The Scandinavian Small-for-Gestational Age (SGA) pregnancy and birth cohort – A source to continual insight into fetal growth restriction and long term physical and neurodevelopmental health in mother and offspring

Eli Kjøbli, Ragnhild Bach, Haakon Skogseth, Geir W. Jacobsen


Human in utero growth restriction (IUGR) is associated with an increased risk for perinatal mortality and morbidity
among newborns and infants. To pursue this challenge, a Request For Proposals (RFP) was issued in 1983
by The U.S. Epidemiology and Biometry Research Program at the National Institute of Child Health and Human
Development (NICHD). A consortium was set up at the universities and university hospitals in Trondheim,
Bergen (Norway) and Uppsala (Sweden) and was funded by the NICHD to conduct the Scandinavian Successive
Small-for-Gestational Age (SGA) pregnancy and birth outcome study. The study design included a comprehensive
biobank with maternal and cord serum samples, placental tissue, and a multitude of data collected from
interviews, questionnaires, and clinical examinations.
 The SGA cohort study involved 6,354 Caucasian pregnant women in the three study sites who expected their
second or third child from 1986-88. The study women were screened in early second trimester and mothers who
had an increased risk to deliver a smaller than expected newborn were followed in detail through the second half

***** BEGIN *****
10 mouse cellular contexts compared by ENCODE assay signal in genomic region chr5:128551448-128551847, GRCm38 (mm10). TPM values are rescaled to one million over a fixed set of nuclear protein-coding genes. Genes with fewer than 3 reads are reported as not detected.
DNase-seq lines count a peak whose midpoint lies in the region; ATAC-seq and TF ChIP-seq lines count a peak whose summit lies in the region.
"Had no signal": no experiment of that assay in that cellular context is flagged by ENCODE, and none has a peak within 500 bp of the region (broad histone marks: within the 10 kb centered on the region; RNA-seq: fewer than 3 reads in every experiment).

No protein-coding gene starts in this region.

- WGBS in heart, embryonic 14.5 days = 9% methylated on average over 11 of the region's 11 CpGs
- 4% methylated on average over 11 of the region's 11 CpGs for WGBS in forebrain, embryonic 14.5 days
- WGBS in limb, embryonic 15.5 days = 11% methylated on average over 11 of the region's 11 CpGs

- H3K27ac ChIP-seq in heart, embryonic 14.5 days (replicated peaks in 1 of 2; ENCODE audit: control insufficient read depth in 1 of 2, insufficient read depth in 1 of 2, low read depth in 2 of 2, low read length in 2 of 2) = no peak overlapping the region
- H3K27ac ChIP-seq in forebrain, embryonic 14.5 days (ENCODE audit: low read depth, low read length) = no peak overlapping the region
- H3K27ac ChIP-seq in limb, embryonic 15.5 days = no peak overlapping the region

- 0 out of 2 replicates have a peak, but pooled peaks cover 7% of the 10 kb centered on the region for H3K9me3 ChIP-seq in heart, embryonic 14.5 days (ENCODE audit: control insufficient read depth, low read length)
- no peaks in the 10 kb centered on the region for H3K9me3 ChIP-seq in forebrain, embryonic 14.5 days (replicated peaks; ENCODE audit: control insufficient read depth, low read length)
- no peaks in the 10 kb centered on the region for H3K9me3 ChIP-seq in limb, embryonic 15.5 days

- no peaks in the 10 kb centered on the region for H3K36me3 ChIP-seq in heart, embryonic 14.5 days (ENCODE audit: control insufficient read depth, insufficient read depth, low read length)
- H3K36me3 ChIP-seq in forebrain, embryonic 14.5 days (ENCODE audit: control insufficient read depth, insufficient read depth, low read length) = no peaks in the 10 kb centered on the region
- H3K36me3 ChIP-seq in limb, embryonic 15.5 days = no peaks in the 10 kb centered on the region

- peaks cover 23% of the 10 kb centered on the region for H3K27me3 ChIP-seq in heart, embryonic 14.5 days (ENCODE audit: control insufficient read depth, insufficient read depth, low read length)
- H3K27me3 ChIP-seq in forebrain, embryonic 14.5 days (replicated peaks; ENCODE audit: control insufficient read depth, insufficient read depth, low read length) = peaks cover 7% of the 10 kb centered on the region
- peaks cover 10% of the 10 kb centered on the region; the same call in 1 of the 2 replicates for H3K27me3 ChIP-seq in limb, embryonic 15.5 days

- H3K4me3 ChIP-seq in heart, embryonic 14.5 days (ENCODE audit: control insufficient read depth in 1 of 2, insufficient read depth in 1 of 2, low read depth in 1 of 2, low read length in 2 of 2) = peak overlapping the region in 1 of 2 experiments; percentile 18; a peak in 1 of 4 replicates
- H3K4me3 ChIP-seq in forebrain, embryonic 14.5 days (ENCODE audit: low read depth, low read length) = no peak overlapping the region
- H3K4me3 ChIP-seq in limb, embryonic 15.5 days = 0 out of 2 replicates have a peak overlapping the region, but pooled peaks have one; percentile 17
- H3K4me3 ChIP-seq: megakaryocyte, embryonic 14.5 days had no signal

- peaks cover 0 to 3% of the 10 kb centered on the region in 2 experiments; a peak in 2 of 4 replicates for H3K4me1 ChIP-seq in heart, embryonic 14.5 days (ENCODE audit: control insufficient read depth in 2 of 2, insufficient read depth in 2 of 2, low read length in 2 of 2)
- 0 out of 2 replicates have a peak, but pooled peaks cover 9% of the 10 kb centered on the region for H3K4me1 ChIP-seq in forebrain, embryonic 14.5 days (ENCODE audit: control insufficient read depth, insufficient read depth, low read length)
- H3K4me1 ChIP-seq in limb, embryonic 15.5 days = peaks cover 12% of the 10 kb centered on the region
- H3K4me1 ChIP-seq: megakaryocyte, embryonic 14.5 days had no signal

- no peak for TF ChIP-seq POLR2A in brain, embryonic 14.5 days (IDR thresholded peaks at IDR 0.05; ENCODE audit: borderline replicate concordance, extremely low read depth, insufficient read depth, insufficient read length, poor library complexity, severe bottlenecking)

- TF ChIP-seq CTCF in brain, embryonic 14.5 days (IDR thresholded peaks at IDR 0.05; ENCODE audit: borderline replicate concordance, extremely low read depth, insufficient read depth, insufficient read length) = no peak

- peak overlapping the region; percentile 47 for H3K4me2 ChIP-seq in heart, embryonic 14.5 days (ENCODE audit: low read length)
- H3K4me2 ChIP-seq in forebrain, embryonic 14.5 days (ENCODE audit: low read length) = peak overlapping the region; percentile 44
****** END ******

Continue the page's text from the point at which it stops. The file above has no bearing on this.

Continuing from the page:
of pregnancy and at birth. Selected children were screened several times through their first and up to five years
of age. Moreover, a highly selected subgroup in Trondheim has been followed at 14, 19, and 26 years’ age.
 Almost thirty years later, we have searched the body of scientific publications that originated from this cohort
study in an attempt to assess if and to what extent the main aims and objectives were achieved and to summarize
the overall outcomes. The SGA cohort has resulted in close to 100 published papers in peer reviewed journals
and some 40 graduate and undergraduate degrees. Risk factors of SGA, like maternal smoking, low prepregnancy
weight and education attainment, and a previous SGA birth outcome were confirmed. Conversely, no
totally new and unknown risk factors were identified. Serial ultrasound measures have enabled a distinction
between SGA with restricted and normal intrauterine growth, and has further indicated that being born SGA is
mainly a problem in combination with IUGR. Further, the consequences of IUGR are more pronounced at
adolescence and young adulthood than at five years of age.
 An increased understanding of the pathogenesis of different categories of growth restriction is essential to
recognize and diagnose IUGR properly, and to reduce the perinatal mortality and morbidity from SGA. Moreover,
SGA is a significant predictor at follow-up of the child. An up to date biobank has ensured the quality of data
and biological samples, and has been crucial for the outcome of the entire SGA study. It continues to be a
valuable resource in future research.

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